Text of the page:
Södra: SEK 8 million for resource efficiency
This autumn, the Södra Research Foundation called for research projects with a ‘Resource efficiency’ theme. SEK 8 million has now been granted to seven research projects with topics ranging from the core products and processes of the forest industy, to new innovations in the use of forest byproducts. One of the projects being funded is called ‘Resource-efficient chipping of spruce bark-beetle damaged wood for chemical pulp production.’ This project focuses on developing a new drum-chipping technology for the pulping process.
“This new technology could lead to higher raw material utilisation and higher pulp yields, especially when using wood with low moisture content. We want to use our raw materials as efficiently as possible therefore, any improvement to our processes and equipment that leads to a higher fibre yield is of major interest to the entire forest industry,” said Catrin Gustavsson, President of Innovation and New Business at Södra.
Other projects are focused on the timber industry with aims ranging from increased utilisation of spruce for sustainable façades, bio-based surface treatments for wood and digitalisation of timber drying processes.
“In the move towards a bio-based society, wood holds a unique position as a raw material from a renewable source. If we want to remain competitive in the timber industry, we will have to introduce new measurement techniques and increase our use of digitalisation and robotics,” said Göran Örlander, forestry strategist and Chairman of the Södra Research Foundation.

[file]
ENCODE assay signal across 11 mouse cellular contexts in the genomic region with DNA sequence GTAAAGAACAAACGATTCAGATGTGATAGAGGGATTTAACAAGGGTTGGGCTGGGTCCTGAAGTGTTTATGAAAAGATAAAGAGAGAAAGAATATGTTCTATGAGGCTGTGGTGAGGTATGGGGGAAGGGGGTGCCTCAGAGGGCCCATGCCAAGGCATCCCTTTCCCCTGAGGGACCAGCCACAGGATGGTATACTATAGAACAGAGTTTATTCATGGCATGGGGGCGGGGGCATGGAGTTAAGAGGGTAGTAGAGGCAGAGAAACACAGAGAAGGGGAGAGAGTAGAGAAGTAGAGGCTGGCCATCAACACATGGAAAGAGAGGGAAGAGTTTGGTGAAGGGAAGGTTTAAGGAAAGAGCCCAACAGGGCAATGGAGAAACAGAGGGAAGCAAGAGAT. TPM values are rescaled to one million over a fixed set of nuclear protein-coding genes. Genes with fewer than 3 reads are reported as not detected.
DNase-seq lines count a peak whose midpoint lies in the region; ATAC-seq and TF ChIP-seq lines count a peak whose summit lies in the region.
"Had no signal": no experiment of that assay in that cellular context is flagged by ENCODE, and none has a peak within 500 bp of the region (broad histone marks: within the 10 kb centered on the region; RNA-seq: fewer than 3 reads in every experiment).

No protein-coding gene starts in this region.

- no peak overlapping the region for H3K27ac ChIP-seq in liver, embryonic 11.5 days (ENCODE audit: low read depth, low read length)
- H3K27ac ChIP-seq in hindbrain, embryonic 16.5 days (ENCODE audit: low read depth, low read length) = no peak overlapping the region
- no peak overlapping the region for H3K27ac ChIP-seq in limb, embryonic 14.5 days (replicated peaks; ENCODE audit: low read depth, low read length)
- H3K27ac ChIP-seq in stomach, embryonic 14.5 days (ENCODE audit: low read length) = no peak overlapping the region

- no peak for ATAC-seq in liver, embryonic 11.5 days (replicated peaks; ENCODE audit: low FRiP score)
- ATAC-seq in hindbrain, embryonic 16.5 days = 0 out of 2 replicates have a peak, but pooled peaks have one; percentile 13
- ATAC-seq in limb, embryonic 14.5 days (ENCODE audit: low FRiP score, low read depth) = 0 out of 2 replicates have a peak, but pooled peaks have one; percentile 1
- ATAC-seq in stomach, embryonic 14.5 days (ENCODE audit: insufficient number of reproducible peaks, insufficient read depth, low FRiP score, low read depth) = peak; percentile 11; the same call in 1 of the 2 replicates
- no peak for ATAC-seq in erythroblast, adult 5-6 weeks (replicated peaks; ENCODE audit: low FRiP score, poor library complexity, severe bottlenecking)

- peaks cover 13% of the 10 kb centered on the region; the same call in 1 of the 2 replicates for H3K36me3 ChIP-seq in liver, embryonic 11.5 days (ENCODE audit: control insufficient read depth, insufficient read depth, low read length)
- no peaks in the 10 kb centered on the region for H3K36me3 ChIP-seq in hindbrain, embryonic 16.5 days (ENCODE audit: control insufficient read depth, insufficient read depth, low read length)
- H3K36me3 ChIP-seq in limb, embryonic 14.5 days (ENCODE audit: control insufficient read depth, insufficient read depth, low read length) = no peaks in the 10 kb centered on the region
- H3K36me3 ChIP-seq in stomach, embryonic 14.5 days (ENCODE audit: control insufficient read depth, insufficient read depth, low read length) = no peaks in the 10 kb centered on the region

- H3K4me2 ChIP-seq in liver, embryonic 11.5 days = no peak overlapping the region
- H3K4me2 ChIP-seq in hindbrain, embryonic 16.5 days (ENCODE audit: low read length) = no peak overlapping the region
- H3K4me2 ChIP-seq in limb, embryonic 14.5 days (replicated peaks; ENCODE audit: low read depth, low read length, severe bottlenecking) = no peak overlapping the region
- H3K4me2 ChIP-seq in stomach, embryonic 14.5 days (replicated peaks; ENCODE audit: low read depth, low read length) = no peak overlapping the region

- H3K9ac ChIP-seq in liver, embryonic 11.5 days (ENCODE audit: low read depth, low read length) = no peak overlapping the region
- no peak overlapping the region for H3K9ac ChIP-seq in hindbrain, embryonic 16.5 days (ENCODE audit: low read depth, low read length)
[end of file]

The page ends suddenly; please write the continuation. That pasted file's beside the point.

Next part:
Funding is also going to projects focusing on developing new forest-based materials and processes. Examples include the production of carbon fibre from kraft lignin and cellulose, porous materials for medical use, and a new process for the extraction of vanillin and vanillic acid from lignin.
“Finding new products, processes and applications for the forest industry’s by-products is an important complement to our existing business and contributes to the replacement of fossil-based products,” said Catrin Gustavsson.